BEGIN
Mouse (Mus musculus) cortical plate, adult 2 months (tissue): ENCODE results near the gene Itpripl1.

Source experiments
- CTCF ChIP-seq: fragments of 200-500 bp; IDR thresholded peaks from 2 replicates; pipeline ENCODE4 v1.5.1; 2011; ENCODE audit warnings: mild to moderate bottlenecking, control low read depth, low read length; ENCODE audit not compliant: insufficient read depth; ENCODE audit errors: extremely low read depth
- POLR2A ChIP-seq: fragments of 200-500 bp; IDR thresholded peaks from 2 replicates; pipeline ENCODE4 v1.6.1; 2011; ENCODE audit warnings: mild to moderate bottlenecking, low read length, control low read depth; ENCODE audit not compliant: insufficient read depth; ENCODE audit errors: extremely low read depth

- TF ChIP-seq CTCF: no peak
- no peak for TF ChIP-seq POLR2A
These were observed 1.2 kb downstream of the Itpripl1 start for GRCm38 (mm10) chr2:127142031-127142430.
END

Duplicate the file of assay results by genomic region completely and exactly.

Mouse (Mus musculus) cortical plate, adult 2 months (tissue): ENCODE results near the gene Itpripl1.

Source experiments
- CTCF ChIP-seq: fragments of 200-500 bp; IDR thresholded peaks from 2 replicates; pipeline ENCODE4 v1.5.1; 2011; ENCODE audit warnings: mild to moderate bottlenecking, control low read depth, low read length; ENCODE audit not compliant: insufficient read depth; ENCODE audit errors: extremely low read depth
- POLR2A ChIP-seq: fragments of 200-500 bp; IDR thresholded peaks from 2 replicates; pipeline ENCODE4 v1.6.1; 2011; ENCODE audit warnings: mild to moderate bottlenecking, low read length, control low read depth; ENCODE audit not compliant: insufficient read depth; ENCODE audit errors: extremely low read depth

- TF ChIP-seq CTCF: no peak
- no peak for TF ChIP-seq POLR2A
These were observed 1.2 kb downstream of the Itpripl1 start for GRCm38 (mm10) chr2:127142031-127142430.